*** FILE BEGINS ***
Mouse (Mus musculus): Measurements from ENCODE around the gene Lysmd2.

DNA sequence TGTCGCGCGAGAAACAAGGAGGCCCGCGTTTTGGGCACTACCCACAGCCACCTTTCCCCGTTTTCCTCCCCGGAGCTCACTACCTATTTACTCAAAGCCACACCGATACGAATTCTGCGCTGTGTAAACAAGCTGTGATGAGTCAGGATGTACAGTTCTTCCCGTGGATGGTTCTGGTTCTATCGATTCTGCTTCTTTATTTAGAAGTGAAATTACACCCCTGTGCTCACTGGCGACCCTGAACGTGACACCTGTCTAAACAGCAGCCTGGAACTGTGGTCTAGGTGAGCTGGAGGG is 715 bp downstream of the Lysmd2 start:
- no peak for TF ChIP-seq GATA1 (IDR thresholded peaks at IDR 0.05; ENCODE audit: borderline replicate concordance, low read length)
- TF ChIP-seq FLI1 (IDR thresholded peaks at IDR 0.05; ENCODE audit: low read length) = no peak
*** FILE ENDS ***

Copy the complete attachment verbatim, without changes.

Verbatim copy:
Mouse (Mus musculus): Measurements from ENCODE around the gene Lysmd2.

DNA sequence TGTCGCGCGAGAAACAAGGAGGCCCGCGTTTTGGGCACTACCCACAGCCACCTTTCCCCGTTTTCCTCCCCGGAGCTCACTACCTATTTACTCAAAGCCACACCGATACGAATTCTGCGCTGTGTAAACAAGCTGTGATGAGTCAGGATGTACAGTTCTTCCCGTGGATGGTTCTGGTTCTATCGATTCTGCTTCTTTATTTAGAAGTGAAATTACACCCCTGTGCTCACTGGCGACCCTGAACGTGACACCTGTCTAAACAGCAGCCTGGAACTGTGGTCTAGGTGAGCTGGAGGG is 715 bp downstream of the Lysmd2 start:
- no peak for TF ChIP-seq GATA1 (IDR thresholded peaks at IDR 0.05; ENCODE audit: borderline replicate concordance, low read length)
- TF ChIP-seq FLI1 (IDR thresholded peaks at IDR 0.05; ENCODE audit: low read length) = no peak